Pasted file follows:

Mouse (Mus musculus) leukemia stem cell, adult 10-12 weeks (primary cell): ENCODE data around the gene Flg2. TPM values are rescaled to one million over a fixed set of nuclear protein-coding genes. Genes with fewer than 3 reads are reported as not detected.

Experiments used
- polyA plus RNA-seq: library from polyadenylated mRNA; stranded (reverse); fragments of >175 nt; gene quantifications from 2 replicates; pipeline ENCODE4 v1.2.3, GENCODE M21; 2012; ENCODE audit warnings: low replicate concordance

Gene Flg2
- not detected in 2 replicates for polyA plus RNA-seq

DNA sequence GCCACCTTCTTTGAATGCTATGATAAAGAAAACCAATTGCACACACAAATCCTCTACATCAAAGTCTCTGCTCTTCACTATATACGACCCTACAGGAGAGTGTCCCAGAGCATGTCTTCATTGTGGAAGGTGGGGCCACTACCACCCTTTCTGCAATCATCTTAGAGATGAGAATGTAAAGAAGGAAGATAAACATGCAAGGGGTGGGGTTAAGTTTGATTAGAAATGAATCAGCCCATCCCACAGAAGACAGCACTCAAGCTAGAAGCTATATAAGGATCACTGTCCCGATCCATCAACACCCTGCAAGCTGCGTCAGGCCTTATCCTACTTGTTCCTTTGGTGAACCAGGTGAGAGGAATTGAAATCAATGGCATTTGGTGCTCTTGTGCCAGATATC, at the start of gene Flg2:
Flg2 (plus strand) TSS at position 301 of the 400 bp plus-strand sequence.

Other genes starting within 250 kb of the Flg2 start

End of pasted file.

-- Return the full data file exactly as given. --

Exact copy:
Mouse (Mus musculus) leukemia stem cell, adult 10-12 weeks (primary cell): ENCODE data around the gene Flg2. TPM values are rescaled to one million over a fixed set of nuclear protein-coding genes. Genes with fewer than 3 reads are reported as not detected.

Experiments used
- polyA plus RNA-seq: library from polyadenylated mRNA; stranded (reverse); fragments of >175 nt; gene quantifications from 2 replicates; pipeline ENCODE4 v1.2.3, GENCODE M21; 2012; ENCODE audit warnings: low replicate concordance

Gene Flg2
- not detected in 2 replicates for polyA plus RNA-seq

DNA sequence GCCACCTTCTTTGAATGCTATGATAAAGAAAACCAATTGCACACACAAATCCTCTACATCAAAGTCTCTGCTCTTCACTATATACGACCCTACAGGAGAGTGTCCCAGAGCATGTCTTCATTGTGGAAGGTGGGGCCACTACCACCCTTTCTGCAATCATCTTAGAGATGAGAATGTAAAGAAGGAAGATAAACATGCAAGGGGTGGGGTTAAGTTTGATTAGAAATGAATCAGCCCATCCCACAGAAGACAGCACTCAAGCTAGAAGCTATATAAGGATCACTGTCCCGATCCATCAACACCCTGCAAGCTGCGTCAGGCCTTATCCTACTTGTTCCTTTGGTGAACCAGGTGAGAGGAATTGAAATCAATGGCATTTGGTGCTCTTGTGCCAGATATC, at the start of gene Flg2:
Flg2 (plus strand) TSS at position 301 of the 400 bp plus-strand sequence.

Other genes starting within 250 kb of the Flg2 start